You're not just controlling Neku on the bottom screen, you're also controlling your partner on the top screen. By mashing left or right on the D-Pad, depending on where the enemies are, your partner will begin throwing out attacks. It's just mashing the D-Pad, nothing fancier beyond blocking with the Down button and jumping/hovering with the Up button and attacking in midair. The AI can control your partner, but is significantly slower and less prone to probing the stronger offensive and defensive options your partner has. However, if you're paying sole attention to controlling your partner, you're leaving Neku wide open. This is the biggest problem with the game for many people and is enough for many of them to set it down. However, you don't necessarily have to pay super strict attention to your partner. Just mash the D-Pad left or right while paying attention to Neku and you'll often do just fine. You may accidentally keeping attacking empty air if the enemies aren't on that side, but a quick glance to the top screen now and again ought to do you just fine. Your DPS will increase massively if you do this, making the game go from rather difficult to manageable for a newbie.

One interesting feature is the ability to lower your level. After you hit level 2, you get the option to drop your level. Leveling mostly just increases your HP, and dropping your level means you have less HP. To compensate for this loss, you gain a multiplier to your Drop Rate, meaning defeated enemies will give you more pins or have a much better chance at getting rarer pins! You're never forced to do this, but if you want some of the harder to get pins, want to farm certain pins or just want a challenge, the game's got you covered!

The game's money system is loot-based. Enemies don't give you cash upon death, they give you pins. In the Pin Menu, you can throw these pins away in exchange for Yen. Nearly every pin can be chucked for a chunk of cash, including the dedicated Yen pins. These range from 1 Yen all the way to 10,000 Yen and several of the game's enemies carry these pins. Things can get a little pricey in this game and while you never need to buy anything, your life will be easier if you take a second to grind out random Noise every now and again.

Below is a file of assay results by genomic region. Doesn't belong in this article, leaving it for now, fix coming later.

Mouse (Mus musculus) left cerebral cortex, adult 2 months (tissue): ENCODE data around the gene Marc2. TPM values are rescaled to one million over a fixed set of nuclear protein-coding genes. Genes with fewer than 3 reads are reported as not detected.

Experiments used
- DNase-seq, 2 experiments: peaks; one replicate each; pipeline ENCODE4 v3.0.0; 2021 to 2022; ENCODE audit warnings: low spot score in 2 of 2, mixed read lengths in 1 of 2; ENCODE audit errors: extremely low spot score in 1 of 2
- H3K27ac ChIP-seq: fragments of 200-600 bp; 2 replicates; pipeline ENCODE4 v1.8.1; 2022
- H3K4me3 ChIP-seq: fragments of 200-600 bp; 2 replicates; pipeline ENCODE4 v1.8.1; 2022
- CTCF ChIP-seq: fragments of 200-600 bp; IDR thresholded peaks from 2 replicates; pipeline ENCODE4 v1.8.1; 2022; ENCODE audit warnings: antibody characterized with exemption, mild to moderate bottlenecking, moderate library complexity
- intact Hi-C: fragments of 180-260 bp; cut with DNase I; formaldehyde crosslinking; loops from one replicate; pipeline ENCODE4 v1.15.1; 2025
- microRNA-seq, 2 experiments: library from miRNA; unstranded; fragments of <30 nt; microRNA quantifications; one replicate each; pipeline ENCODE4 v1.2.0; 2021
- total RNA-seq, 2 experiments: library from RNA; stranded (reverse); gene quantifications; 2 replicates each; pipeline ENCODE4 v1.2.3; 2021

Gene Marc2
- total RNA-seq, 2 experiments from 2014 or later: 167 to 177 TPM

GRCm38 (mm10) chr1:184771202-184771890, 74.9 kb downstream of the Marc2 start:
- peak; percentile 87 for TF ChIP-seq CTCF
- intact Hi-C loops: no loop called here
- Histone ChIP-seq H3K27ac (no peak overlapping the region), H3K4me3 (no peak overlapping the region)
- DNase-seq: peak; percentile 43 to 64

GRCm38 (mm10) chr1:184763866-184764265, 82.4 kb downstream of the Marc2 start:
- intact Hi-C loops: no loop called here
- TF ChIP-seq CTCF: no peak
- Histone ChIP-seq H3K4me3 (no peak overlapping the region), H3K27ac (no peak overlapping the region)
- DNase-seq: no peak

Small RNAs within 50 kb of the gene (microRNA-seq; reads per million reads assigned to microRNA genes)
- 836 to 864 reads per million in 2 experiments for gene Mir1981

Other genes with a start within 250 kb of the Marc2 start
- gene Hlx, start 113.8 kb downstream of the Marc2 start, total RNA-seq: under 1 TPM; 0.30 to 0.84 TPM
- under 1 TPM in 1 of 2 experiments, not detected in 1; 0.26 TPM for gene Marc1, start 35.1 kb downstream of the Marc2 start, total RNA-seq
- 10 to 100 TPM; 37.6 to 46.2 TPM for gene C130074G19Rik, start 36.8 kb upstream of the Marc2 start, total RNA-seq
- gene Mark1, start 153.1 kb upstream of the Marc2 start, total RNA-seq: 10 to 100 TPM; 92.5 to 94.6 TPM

You get into encounters by pressing the Player Pin icon on the bottom right of your screen in the overworld. After doing so, the map turns blue and you can read pedestrian's mind and see Noise symbols around. Touching them triggers a fight. You get the ability to "chain" Noise later. You can touch up to four Noise to keep fighting battles, which each new round making enemies stronger, but increasing their drop rate. Risk and reward, baby!

Outside of battle, you have three movement options to traverse Shibuya. You can move with the D-Pad, touch screen and the ABXY buttons. There's an option for everybody and it's kinda fun to use the ABXY buttons since the only other game I know that allows that is Kid Icarus: Uprising, and that came out years after this did!

The music is a massive part of this game and it has plenty of genres and tracks to keep you entertained. These range from the varied hip-hop, punk and blues battle themes to the primarily rap and ambient overworld themes. There's a little something for everyone, but if you REALLY hate rap or hip-hop, you're probably gonna wanna turn the volume down. Characters have the occasional voiced line as well, mostly during battle and cutscenes. Everyone's voice fits the character and there's no outstandingly good or bad performances, so it's safe to listen~

The World Ends With You gives back what you put into it. If you're not a fan of paying attention to two screens, loot-based reward system and the grinding that may result from that and the primarily hip-hop soundtrack, you're going to have a miserable time. But if you learn the systems and take every measure you can to reap the rewards the systems can give you, I'm willing to bet you're going to have a blast. This is one of my favorite games of all time and has been ever since I got it for Christmas in 2010. There's a lot to love here, and like any relationship, it takes a little work to keep going, but the rewards for doing so are oh so sweet~

Rating:   4.5 - Outstanding

Product Release: The World Ends with You (US, 04/22/08)